The merger of T-Mobile and Orange means combining their spectrum holdings, throwing Digital Britain into confusion and putting the Digital Dividend at risk.
Digital Britain's promise of broadband for all is based on permitting 3G services at lower frequencies, which means reallocating those frequencies between the existing operators. But the plans are all based on there being five UK operators. What's worse is that until the deal gets regulatory approval no-one can be certain it's going to happen, putting the UK spectrum auctions in a very difficult position.
At the very least, the announcement renders the work done by Kip Meek (the Independent Spectrum Broker) and Ofcom redundant. The spread of spectrum ownership changes completely with T-Orange being in possession of 170MHz of prime spectrum. It puts the new company well beyond the suggested cap of 120MHz, so the deal will certainly see T-Orange selling off some of it, but to whom isn't at all clear.
T-Mobile and Orange both have 20MHz of paired 3G spectrum at 2.1GHz: 10MHz for the uplink, 10MHz for the down. The blocks are adjacent and the new company will probably be able to fill 40MHz without difficulty. Vodafone, by comparison, has 30MHz of 2.1GHz spectrum (15MHz for each direction), so 40MHz is not an unreasonable holding.
T-Mobile and Orange also each hold another 5MHz of 2.1GHz spectrum, which is reserved for Time Division Duplex (TDD) services. O2 and 3 also hold such blocks, all of which remain unused as TDD never took off in the UK. Ofcom will very soon remove that restriction, and even though the blocks owned by T-Mobile and Orange aren't contiguous with their other holdings, they are contiguous with each other. This could provide a useful block of 10MHz which could supplement the 40MHz holding, or be sold off.
Running down the dial to 1800MHz, Orange and T-Mobile each have 60MHz of spectrum around here, which carries their 2G services. Combining those holdings gives 120MHz of spectrum, which is certainly more than the company will need. This excess of 1800MHz capacity will only increase as it expands its operations at 2.1GHz, by deploying more 3G base stations, so we can expect to see at least half of that holding being sold off.
But who would be interested in 60MHz of spectrum at 1800MHz? The UK's sixth mobile operator, UK01, would love to get its hands on it, but doesn't have the cash. O2 and Vodafone already have small chunks of spectrum at 1800MHz, and little interest in owning more. 3 certainly has no intention of expanding below 2GHz (at least not until someone hands it some 900MHz space to play with), so it's hard to see how the excess 1800MHz is going to stay in the mobile telephony space.
There are, of course, lots of other people who could make use of the frequencies, but they won't pay the kind of price that T-Orange will be hoping for.
The deal also throws plans for the division of 900MHz into chaos. Vodafone and O2 were allocated chunks at 900MHz back when GSM was launched, and the pair still have sole possession of the frequencies. The government's Digital Britain initiative requires the use of 3G at 900MHz, which is also mandated by the recent EU Directive which comes into force in October. Before that can happen, however, the other operators want a share of the spectrum.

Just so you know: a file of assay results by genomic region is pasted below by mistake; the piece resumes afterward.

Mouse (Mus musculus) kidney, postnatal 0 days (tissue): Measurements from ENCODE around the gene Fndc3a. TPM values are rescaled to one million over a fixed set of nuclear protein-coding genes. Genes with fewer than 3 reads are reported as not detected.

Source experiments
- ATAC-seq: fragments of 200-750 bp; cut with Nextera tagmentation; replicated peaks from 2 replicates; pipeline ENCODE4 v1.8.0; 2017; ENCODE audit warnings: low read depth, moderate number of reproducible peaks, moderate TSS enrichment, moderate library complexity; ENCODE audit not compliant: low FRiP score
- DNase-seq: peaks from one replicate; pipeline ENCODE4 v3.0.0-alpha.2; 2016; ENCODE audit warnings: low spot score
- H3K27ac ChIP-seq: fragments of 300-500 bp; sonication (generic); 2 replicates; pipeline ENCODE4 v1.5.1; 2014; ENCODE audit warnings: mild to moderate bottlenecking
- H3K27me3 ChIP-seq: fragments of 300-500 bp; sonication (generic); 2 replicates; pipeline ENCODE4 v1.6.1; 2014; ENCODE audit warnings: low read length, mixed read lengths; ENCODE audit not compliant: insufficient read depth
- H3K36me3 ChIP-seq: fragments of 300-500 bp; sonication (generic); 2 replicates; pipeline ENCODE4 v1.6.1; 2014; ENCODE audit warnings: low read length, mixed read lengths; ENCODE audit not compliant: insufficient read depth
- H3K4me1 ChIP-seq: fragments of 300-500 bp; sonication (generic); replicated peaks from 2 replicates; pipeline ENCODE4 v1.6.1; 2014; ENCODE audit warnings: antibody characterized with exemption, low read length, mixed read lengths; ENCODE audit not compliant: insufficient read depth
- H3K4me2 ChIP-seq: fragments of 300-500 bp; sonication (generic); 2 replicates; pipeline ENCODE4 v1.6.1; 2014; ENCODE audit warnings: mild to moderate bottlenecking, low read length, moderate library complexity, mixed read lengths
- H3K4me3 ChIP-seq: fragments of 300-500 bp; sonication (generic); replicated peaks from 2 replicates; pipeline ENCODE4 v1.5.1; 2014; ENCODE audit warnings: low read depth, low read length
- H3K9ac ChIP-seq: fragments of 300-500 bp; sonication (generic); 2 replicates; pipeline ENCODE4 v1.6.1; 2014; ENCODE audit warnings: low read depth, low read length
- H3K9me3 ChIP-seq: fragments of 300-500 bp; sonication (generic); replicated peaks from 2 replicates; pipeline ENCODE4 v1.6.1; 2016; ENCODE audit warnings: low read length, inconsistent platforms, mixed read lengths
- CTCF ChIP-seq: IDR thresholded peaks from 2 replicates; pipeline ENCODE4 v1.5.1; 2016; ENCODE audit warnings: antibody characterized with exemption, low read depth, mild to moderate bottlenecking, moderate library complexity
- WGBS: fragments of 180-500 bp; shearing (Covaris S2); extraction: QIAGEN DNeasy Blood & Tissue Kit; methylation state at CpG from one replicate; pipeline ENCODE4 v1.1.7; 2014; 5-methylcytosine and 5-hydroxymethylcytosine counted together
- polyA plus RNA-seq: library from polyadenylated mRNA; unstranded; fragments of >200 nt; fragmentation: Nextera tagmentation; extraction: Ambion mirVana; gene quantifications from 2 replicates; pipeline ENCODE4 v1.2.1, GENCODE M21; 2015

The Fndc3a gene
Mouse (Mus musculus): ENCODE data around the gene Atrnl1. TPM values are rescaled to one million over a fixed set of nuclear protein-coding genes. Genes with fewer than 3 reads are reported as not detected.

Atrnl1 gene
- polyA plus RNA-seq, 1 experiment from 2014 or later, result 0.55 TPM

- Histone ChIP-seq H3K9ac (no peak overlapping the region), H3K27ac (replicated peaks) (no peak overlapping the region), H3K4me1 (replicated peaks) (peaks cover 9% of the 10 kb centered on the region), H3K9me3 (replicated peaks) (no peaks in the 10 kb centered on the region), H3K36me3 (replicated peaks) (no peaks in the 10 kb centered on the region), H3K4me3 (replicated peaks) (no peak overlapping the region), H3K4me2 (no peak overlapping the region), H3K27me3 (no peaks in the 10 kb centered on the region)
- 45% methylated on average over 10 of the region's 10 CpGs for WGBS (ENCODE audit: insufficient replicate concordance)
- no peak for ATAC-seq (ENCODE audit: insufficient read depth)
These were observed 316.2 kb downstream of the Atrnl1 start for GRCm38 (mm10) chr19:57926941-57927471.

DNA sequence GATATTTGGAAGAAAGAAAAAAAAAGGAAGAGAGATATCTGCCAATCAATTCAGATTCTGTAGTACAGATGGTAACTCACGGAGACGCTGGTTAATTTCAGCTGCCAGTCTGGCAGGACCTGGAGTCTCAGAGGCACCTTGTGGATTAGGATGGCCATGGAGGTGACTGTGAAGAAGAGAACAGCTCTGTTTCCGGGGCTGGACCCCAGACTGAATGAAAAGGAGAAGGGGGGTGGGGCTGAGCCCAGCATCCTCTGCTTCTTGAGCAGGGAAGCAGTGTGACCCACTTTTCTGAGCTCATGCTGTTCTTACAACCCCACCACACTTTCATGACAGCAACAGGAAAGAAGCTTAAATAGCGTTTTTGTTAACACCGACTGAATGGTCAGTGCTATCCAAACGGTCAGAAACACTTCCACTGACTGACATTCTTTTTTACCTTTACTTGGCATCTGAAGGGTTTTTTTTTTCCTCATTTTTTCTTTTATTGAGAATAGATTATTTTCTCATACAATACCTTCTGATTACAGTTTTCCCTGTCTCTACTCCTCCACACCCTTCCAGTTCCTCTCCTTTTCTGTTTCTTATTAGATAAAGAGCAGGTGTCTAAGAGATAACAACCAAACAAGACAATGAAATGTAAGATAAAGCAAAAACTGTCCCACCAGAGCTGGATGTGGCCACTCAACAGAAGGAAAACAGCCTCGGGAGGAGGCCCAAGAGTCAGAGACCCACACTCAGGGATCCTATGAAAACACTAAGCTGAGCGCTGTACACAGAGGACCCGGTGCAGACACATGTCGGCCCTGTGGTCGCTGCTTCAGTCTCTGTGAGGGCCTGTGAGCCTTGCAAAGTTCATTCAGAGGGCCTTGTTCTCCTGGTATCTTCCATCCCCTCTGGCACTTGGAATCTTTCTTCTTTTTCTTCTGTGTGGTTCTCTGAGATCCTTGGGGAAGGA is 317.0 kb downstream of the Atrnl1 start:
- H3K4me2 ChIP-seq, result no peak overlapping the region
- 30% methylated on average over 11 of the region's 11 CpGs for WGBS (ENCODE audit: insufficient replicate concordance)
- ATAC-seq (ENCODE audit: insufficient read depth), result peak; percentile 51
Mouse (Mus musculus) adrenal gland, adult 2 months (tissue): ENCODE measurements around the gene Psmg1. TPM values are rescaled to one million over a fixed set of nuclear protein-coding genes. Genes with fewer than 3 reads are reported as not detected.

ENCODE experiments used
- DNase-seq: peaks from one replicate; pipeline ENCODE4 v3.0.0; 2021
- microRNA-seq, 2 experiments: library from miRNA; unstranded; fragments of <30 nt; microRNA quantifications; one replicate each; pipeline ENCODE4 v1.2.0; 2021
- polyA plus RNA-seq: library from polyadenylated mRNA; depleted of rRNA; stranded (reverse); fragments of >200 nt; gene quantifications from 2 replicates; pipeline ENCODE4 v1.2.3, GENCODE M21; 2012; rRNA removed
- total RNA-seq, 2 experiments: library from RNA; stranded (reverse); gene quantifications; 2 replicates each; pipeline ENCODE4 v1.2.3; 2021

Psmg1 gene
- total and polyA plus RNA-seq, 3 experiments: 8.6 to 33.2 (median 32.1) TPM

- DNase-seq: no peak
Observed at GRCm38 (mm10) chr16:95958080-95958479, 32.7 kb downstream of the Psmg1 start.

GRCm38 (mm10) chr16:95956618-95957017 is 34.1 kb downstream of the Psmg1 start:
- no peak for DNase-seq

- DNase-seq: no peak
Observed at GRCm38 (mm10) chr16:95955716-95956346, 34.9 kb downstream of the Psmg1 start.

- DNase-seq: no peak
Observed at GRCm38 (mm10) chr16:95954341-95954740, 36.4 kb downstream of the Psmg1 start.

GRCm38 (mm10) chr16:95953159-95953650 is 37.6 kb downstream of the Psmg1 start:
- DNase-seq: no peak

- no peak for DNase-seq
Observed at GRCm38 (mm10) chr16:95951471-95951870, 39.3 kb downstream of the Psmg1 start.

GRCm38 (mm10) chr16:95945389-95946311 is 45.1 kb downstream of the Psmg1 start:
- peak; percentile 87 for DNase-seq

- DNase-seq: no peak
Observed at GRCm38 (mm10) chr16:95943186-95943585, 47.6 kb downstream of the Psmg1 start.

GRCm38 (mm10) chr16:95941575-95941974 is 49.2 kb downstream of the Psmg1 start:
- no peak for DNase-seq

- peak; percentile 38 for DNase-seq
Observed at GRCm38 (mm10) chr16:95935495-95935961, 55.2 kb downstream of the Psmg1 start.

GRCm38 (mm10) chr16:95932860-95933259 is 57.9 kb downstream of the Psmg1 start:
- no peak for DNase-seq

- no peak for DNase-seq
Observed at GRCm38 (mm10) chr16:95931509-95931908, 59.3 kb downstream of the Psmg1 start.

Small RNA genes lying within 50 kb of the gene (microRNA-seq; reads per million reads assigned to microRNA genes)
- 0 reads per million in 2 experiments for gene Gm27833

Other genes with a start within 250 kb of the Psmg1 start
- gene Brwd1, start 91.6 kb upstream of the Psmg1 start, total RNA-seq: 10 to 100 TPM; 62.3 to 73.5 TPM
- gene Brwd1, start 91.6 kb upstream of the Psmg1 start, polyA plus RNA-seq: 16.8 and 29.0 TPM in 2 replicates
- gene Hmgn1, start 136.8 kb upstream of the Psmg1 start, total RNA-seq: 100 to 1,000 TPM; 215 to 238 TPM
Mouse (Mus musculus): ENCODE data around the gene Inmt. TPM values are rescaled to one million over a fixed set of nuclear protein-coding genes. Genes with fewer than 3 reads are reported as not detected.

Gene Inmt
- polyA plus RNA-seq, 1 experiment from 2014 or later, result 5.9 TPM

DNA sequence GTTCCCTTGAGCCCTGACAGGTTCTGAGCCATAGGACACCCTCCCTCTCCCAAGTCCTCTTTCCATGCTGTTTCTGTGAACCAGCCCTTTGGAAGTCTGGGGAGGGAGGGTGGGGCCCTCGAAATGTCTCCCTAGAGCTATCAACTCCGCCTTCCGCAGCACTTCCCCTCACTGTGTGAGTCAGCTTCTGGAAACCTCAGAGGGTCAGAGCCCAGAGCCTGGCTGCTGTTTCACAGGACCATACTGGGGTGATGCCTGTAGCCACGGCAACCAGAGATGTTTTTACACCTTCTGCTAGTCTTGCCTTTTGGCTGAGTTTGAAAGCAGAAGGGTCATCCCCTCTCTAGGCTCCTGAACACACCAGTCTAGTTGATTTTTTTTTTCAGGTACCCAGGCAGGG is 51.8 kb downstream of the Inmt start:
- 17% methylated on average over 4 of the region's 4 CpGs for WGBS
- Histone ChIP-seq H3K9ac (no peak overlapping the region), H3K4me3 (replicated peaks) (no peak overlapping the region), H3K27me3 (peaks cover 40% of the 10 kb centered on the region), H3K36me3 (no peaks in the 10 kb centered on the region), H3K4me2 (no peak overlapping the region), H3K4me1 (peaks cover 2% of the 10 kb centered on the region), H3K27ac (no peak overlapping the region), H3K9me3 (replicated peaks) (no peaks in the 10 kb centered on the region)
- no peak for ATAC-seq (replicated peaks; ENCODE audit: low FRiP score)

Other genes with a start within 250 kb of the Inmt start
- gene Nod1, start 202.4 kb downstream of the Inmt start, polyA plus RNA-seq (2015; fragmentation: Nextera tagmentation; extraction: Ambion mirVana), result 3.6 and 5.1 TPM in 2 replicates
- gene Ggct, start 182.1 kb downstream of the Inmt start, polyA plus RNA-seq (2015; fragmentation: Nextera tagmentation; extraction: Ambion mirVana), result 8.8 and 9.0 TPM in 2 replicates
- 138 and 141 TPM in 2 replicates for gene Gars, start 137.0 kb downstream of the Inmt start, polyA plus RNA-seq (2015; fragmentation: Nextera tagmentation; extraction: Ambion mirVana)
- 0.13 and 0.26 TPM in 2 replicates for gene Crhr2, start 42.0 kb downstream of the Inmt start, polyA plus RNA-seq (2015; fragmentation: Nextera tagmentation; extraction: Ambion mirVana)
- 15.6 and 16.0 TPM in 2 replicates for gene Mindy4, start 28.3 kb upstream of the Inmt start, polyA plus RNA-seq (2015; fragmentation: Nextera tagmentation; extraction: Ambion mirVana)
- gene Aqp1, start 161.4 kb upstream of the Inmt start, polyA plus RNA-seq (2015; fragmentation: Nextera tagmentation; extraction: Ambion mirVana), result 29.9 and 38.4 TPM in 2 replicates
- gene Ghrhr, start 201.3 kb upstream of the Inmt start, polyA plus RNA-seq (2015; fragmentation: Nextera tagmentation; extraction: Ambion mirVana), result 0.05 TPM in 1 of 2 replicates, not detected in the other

Vodafone/O2 have been hanging onto their spectrum in the knowledge that a Conservative government next year will mean Ofcom getting knocked back and plans again thrown into chaos. By then, the EU mandate will require the government to allow the deployment of 3G into 900MHz (which must happen within six months of the Directive coming into force) and T-Orange and 3 will just have to suffer.
By that time the network operators are supposed to have their hands on the Digital Dividend, along with the 2.6GHz spectrum that Ofcom has been trying to get shot of for years. Neither T-Mobile nor Orange would be drawn on if either, or both, plan to bid for the spectrum around 800MHz which is supposed to be going up for auction early next year. If the schedule goes ahead as planned, then the auction could even happen before the EU regulator approves the formation of T-Orange, making it almost impossible for either company to bid on the newly available frequencies.
What's far more likely is that the auction gets delayed, again, while the government changes and T-Orange comes into existence, and then the Conservatives will screw about with Ofcom. Vodafone and O2 will get to hang on to their 900MHz spectrum against some wishy-washy promises about broadband provision that the government of the day can then claim meets the commitments of broadband for all. Then they can quietly knock out the 800MHz Digital Dividend to the existing operators as a reward for a job well done.
The only alternative would seem to be Labour going hell-for-leather to get an auction in this side of an election, perhaps to raise money for a tax sweetener. But with the 900MHz question no nearer resolution and two of the potential bidders in the middle of trying to merge into one, it might not be as big a sweetener as the government might hope. ®